The Five Most Inspiring Opening Paragraphs In Sportswriting, 2015
There was a lot of great sportswriting in 2015. Here are the five paragraphs (from totally imaginary feature articles about various athletes) that inspired us most.
The Alchemist is a metaphorical figure. — Photo by Eric Hartline-USA TODAY Sports
In many ways, 2015 honestly wasn't all that great a year. There was tragedy after tragedy, at home and abroad. There was division and bad faith and worse politics, and a discourse that seemed intent on devouring itself in the messiest way possible. But, but: there was some really great writing about sports, which doesn't quite balance things out, but does at least help. The Vice Sports staff went over our favorite pieces of the year and agreed on the five opening paragraphs that moved us most this year—paragraphs that challenged us, inspired us, reminded us that this art form is alive and well, and most importantly kept us reading. These are those paragraphs, in no particular order.
The city is a heart, and if you listen close, you can hear it beating, the traffic surging through the capillaries, the arteries forever bringing us back in, the city's ceaseless mechanism throwing us back out and through it all again. Kirk Hinrich, now and forever lifeblood in motion, understands this better than anyone. The game casts him away, with its cruel and casual logic, and then it brings him back. He pumps through the system, carrying what he carries, and he returns. He returns, here, to his favorite booth at the Cheesecake Factory on Chicago's North Michigan Avenue. The menu is huge and sticky. Kirk Hinrich looks at it and doesn't look up. "What are you going to get," he asks, as if anyone cycling through this system, at the mercy of this heart, ever knows that answer. — Kirk Hinrich, Closer To The Heart
"It's just a book," Kirk Cousins says, lowering his worn copy of The Alchemist so that his eyes can meet yours—serious eyes, these are, scanning always and seeing and then seeing more, then doing it again. "But then it's not." To understand the book is to understand what makes Kirk Cousins who he is, and to understand Kirk Cousins is to understand a great deal more than just Kirk Cousins. It is to know a hard job, and the hard things that job requires. It is to know the iron core at the center of a competitor. But there is no way to know it without knowing about the mystic, the storyteller, the alchemist behind The Alchemist. To know Kirk Cousins, we must go back to Rio de Janeiro, to the night of August 24, 1947, to the moment that Paulo Coelho entered the world, crying tears that were wiser than anyone in the room knew. At the time, they all just thought he was a baby. — The Education Of Kirk Cousins
The land is flat and rich and cruel, here, the land is old. The land remembers a great many things, has given up everything but the dead over the humid centuries it has spent working for the people that tried to tame Forrest and Lamar Counties. The honeysuckle evening, the Technicolor green of the world after rain, the bathwater closeness of the South Mississippi days, the people who are as sweet as the tea, strong and quiet or gunpowder-voluble—all this is in uneasy and constant synchronicity with the land itself, with the soil that is black in your hands, thick and almost oily. It sprawls into the swamps, it embraces the live oaks, and it stretches generously to two green horizons on either side of the road that leads to Jonathan Papelbon's ranch. — The Long Green Way Home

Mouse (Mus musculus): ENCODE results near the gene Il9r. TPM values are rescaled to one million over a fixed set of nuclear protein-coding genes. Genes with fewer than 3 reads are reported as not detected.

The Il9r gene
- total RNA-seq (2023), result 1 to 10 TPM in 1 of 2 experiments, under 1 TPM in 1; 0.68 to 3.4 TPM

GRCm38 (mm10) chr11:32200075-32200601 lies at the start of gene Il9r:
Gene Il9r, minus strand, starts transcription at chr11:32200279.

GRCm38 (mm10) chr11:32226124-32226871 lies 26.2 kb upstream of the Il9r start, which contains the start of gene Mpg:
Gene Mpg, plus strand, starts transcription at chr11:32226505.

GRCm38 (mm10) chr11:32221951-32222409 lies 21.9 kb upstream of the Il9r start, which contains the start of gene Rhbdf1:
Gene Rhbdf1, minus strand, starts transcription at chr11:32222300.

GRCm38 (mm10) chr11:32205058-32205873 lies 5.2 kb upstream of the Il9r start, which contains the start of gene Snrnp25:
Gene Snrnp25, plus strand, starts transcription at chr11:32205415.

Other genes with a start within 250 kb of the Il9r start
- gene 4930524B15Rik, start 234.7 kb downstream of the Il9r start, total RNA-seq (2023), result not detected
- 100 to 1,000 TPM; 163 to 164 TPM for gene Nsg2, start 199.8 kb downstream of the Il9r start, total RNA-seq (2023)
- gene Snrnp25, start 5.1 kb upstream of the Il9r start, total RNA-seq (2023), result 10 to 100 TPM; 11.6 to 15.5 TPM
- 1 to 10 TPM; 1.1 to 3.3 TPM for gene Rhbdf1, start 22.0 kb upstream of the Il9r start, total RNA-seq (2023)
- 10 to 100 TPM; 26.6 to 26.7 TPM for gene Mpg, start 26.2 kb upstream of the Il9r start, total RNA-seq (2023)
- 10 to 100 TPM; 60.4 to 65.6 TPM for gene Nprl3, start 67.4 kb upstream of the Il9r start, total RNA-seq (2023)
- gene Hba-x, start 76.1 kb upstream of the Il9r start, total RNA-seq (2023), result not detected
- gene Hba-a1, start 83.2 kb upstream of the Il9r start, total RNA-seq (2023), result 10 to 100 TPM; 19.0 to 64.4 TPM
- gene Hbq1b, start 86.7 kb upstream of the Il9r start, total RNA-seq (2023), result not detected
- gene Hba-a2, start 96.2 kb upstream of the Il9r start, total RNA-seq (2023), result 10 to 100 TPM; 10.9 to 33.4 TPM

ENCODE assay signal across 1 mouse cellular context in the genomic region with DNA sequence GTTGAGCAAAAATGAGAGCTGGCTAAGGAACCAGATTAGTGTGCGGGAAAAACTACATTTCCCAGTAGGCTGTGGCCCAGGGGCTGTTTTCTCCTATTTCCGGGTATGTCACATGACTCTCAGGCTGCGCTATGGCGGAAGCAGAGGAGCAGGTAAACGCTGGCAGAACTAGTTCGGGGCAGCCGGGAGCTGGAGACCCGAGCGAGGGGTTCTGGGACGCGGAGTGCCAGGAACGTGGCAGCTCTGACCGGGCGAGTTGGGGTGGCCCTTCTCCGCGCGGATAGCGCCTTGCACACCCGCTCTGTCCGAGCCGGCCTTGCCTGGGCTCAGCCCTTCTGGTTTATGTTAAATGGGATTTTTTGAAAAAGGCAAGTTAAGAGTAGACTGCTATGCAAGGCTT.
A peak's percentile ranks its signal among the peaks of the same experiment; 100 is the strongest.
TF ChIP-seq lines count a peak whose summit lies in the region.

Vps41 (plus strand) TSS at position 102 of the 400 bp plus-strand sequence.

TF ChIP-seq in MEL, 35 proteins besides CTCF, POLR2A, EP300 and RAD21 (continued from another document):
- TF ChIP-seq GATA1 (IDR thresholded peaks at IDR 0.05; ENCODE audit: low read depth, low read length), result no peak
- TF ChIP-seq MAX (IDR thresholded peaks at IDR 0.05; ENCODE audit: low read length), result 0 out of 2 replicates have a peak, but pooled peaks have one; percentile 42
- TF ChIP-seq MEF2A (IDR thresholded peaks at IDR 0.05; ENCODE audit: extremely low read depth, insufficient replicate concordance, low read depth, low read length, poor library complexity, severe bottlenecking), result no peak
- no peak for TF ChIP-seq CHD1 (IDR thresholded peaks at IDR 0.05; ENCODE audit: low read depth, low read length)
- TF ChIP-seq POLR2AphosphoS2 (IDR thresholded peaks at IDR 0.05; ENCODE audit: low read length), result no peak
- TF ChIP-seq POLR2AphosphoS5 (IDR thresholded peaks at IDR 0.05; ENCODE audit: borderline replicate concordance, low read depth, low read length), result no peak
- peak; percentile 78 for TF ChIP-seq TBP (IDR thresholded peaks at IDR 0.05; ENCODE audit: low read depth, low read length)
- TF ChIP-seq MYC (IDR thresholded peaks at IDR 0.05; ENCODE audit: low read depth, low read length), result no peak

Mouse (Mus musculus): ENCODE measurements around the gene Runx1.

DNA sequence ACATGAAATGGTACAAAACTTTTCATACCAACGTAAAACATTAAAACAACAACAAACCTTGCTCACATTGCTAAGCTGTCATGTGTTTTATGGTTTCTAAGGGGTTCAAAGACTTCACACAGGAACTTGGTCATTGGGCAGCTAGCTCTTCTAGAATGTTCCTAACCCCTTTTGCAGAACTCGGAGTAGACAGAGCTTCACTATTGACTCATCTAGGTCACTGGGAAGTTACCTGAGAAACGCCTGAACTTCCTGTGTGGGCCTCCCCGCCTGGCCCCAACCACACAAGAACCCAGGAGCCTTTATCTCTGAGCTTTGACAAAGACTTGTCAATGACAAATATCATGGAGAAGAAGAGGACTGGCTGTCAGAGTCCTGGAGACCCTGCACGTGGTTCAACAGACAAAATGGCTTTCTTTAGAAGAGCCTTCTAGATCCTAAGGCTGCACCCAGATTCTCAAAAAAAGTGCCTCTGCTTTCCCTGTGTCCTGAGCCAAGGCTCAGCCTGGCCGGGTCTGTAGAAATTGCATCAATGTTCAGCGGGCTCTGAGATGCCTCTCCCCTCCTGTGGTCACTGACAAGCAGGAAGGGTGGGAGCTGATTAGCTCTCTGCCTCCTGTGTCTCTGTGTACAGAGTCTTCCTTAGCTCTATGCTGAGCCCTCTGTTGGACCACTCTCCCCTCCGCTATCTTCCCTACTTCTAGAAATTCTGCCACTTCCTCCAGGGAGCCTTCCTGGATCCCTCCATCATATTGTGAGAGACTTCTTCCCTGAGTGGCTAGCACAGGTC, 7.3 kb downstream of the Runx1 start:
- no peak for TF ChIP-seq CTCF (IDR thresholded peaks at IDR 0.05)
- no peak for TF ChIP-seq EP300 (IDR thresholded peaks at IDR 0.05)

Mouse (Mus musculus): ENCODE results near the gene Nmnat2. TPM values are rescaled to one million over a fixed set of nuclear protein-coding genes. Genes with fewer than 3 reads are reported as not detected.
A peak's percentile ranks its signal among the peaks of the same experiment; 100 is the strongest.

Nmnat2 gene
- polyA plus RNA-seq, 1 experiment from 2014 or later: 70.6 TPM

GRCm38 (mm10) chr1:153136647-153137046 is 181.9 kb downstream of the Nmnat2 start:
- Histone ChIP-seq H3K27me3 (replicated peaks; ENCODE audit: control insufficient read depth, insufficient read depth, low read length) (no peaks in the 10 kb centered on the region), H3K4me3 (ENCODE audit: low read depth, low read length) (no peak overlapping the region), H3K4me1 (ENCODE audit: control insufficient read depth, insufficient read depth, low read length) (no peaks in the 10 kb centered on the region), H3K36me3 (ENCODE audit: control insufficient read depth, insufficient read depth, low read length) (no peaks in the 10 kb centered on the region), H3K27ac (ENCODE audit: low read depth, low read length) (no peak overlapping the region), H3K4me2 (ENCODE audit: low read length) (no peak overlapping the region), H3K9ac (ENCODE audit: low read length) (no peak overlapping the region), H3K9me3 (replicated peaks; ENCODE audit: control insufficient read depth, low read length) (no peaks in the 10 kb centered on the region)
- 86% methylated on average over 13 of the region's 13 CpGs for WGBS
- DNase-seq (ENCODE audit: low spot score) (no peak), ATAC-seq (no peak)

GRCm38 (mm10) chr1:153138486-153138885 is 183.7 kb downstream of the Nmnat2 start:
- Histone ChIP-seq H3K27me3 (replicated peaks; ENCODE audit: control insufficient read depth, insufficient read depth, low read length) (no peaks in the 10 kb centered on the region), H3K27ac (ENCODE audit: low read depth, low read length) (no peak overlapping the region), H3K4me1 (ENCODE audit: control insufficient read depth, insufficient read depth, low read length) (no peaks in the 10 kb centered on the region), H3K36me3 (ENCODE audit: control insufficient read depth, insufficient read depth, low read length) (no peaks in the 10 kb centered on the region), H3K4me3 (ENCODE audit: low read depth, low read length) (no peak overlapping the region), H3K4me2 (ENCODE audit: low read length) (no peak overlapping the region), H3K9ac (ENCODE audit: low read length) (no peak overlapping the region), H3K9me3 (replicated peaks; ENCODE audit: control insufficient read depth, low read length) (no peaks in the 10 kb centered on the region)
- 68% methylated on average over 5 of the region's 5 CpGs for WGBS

The Super Bowl forever lies on the other side of an invisible bridge to nowhere, at the end of a long and uneven highway. All who would travel this rough road, underlit and unsigned and strewn with the wreckage of past voyagers, must remember and beware—there are trolls under the bridge to Super Bowl City. Will Brock Osweiler remember? — Brock Osweiler On The Road
The big man is singing the rapid-fire lyrics in a basso profundo imitation of Robin Williams. "You heard this one?" Dwight Howard is shouting over the noise, the speakers in his Denali wobbling with noise, almost indistinct. You have heard it. It's a classic, a song you heard in your own youth, if never quite as loud as you are hearing it now, as Dwight Howard pilots his Denali, which is hulking and right-angled and blood red and vibrating with the din from within, to the veterinarian. In the backseat, loose, Howard's pet snake—his name is The Bible, after what Howard calls "absolutely the best book ever"—is writhing and rolling, not at all in time with the song. Howard explained earlier, over the phone, that The Bible has "a little stomachache" after eating a couple pairs of Howard's dri-fit workout clothes.
"You know this song?" Howard asks again and you tell him yes, that you saw Aladdin with your parents when you were a kid. Which triggers something in the big man, whose face grows serious. "A lot of the kids on the team, the young kids, they don't know Aladdin, they never heard of it. So I think for me, now, as a veteran and a leader, it's my job to introduce them." He lets it go, but you can already see it: these Rockets rookies, the ones just getting to know both their team's resurgent center and Aladdin—they've never had a friend like Dwight Howard. — Dwight Howard's Graduation Day